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In vivo whole-cell patch-clamp recording of sensory synaptic responses of cingulate pyramidal neurons to noxious mechanical stimuli in adult mice


The anterior cingulate cortex (ACC) plays important roles in emotion, learning, memory and persistent pain. Our previous in vitro studies have demonstrated that pyramidal neurons in layer II/III of the adult mouse ACC can be characterized into three types: regular spiking (RS), intermediate (IM) and intrinsic bursting (IB) cells, according to their action potential (AP) firing patterns. However, no in vivo information is available for the intrinsic properties and sensory responses of ACC neurons of adult mice. Here, we performed in vivo whole-cell patch-clamp recordings from pyramidal neurons in adult mice ACC under urethane anesthetized conditions. First, we classified the intrinsic properties and analyzed their slow oscillations. The population ratios of RS, IM and IB cells were 10, 62 and 28%, respectively. The mean spontaneous APs frequency of IB cells was significantly greater than those of RS and IM cells, while the slow oscillations were similar among ACC neurons. Peripheral noxious pinch stimuli induced evoked spike responses in all three types of ACC neurons. Interestingly, IB cells showed significantly greater firing frequencies than RS and IM cells. In contrast, non-noxious brush did not induce any significant response. Our studies provide the first in vivo characterization of ACC neurons in adult mice, and demonstrate that ACC neurons are indeed nociceptive. These findings support the critical roles of ACC in nociception, from mice to humans.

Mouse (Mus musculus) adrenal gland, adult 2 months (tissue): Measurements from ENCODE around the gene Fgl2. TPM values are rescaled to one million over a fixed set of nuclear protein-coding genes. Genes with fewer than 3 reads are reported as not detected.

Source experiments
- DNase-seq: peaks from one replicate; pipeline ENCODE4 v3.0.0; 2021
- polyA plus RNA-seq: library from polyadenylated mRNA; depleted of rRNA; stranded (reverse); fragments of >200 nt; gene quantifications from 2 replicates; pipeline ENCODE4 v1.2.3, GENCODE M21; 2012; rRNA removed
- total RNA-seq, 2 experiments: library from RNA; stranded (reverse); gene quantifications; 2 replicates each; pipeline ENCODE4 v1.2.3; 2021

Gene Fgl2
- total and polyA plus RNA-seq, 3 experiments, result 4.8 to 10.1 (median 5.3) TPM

Recent reports from animals and human imaging studies demonstrate that the anterior cingulate cortex (ACC) plays important roles in many major physiological functions as well as pathological conditions [18]. A number of human brain imaging studies have shown that ACC activity is involved in different types of pain-related information processing [914]. To understand the basic cellular and molecular mechanisms of the ACC, in vitro electrophysiological studies of ACC cortical slices and the use of genetically manipulated mice have provided critical information about excitatory transmission and long-term plastic changes after peripheral tissue or nerve injuries [7, 8, 1521]. These findings from normal and transgenic/knockout mice are in good accord with in vivo electrophysiological studies in rats and rabbits [5, 22]. However, fewer studies of nociceptive responses from ACC neurons have been reported from whole adult mice due to the technical limitations involved in in vivo electrophysiological recordings. Considering the increases of in vitro studies and the use of transgenic and gene knockout mice for the molecular study of ACC functions, it is necessary to study the intrinsic properties of ACC neurons under whole mouse preparations. Of particular interest is how the ACC is activated by in vivo sensory stimulation. To our knowledge, there has been no report of in vivo intrinsic electrophysiological properties of ACC neurons.